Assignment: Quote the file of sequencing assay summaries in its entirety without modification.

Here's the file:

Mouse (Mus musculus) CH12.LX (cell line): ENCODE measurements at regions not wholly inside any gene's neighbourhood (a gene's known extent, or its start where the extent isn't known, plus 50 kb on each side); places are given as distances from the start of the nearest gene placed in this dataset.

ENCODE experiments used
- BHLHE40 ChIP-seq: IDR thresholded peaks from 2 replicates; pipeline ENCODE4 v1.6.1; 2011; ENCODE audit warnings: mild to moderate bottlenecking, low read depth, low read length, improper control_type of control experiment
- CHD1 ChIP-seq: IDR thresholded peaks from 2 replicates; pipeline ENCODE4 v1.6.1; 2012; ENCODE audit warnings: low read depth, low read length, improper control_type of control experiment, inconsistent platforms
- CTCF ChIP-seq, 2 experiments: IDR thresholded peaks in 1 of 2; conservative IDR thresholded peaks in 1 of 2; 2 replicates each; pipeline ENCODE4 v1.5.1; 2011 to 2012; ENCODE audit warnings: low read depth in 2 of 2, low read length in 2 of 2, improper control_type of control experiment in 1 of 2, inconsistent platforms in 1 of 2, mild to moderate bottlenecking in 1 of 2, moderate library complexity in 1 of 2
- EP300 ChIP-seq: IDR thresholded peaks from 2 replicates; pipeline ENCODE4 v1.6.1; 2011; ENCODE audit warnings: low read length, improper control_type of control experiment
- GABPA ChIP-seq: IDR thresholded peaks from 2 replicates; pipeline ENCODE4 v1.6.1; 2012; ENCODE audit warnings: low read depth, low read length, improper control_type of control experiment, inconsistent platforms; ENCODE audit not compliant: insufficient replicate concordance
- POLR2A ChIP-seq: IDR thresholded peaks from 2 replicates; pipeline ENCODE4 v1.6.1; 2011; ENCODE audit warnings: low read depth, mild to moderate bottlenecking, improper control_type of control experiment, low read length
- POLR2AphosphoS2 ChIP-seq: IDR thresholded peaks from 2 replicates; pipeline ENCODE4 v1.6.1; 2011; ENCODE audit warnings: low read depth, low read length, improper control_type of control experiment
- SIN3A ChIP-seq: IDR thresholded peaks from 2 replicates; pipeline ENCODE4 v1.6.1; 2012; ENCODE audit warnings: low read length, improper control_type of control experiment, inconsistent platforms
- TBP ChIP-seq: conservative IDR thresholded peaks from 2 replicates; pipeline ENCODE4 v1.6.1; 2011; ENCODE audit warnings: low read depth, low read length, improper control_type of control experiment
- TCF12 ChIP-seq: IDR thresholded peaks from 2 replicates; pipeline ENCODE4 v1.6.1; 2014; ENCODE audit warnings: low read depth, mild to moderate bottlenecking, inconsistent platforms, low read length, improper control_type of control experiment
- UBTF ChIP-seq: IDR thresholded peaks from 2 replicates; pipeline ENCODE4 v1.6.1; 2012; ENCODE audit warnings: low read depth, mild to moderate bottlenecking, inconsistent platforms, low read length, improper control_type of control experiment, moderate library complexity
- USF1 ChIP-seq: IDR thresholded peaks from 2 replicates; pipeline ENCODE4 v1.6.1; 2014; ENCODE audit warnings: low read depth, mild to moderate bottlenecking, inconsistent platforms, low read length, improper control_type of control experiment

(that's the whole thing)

Mouse (Mus musculus) CH12.LX (cell line): ENCODE measurements at regions not wholly inside any gene's neighbourhood (a gene's known extent, or its start where the extent isn't known, plus 50 kb on each side); places are given as distances from the start of the nearest gene placed in this dataset.

ENCODE experiments used
- BHLHE40 ChIP-seq: IDR thresholded peaks from 2 replicates; pipeline ENCODE4 v1.6.1; 2011; ENCODE audit warnings: mild to moderate bottlenecking, low read depth, low read length, improper control_type of control experiment
- CHD1 ChIP-seq: IDR thresholded peaks from 2 replicates; pipeline ENCODE4 v1.6.1; 2012; ENCODE audit warnings: low read depth, low read length, improper control_type of control experiment, inconsistent platforms
- CTCF ChIP-seq, 2 experiments: IDR thresholded peaks in 1 of 2; conservative IDR thresholded peaks in 1 of 2; 2 replicates each; pipeline ENCODE4 v1.5.1; 2011 to 2012; ENCODE audit warnings: low read depth in 2 of 2, low read length in 2 of 2, improper control_type of control experiment in 1 of 2, inconsistent platforms in 1 of 2, mild to moderate bottlenecking in 1 of 2, moderate library complexity in 1 of 2
- EP300 ChIP-seq: IDR thresholded peaks from 2 replicates; pipeline ENCODE4 v1.6.1; 2011; ENCODE audit warnings: low read length, improper control_type of control experiment
- GABPA ChIP-seq: IDR thresholded peaks from 2 replicates; pipeline ENCODE4 v1.6.1; 2012; ENCODE audit warnings: low read depth, low read length, improper control_type of control experiment, inconsistent platforms; ENCODE audit not compliant: insufficient replicate concordance
- POLR2A ChIP-seq: IDR thresholded peaks from 2 replicates; pipeline ENCODE4 v1.6.1; 2011; ENCODE audit warnings: low read depth, mild to moderate bottlenecking, improper control_type of control experiment, low read length
- POLR2AphosphoS2 ChIP-seq: IDR thresholded peaks from 2 replicates; pipeline ENCODE4 v1.6.1; 2011; ENCODE audit warnings: low read depth, low read length, improper control_type of control experiment
- SIN3A ChIP-seq: IDR thresholded peaks from 2 replicates; pipeline ENCODE4 v1.6.1; 2012; ENCODE audit warnings: low read length, improper control_type of control experiment, inconsistent platforms
- TBP ChIP-seq: conservative IDR thresholded peaks from 2 replicates; pipeline ENCODE4 v1.6.1; 2011; ENCODE audit warnings: low read depth, low read length, improper control_type of control experiment
- TCF12 ChIP-seq: IDR thresholded peaks from 2 replicates; pipeline ENCODE4 v1.6.1; 2014; ENCODE audit warnings: low read depth, mild to moderate bottlenecking, inconsistent platforms, low read length, improper control_type of control experiment
- UBTF ChIP-seq: IDR thresholded peaks from 2 replicates; pipeline ENCODE4 v1.6.1; 2012; ENCODE audit warnings: low read depth, mild to moderate bottlenecking, inconsistent platforms, low read length, improper control_type of control experiment, moderate library complexity
- USF1 ChIP-seq: IDR thresholded peaks from 2 replicates; pipeline ENCODE4 v1.6.1; 2014; ENCODE audit warnings: low read depth, mild to moderate bottlenecking, inconsistent platforms, low read length, improper control_type of control experiment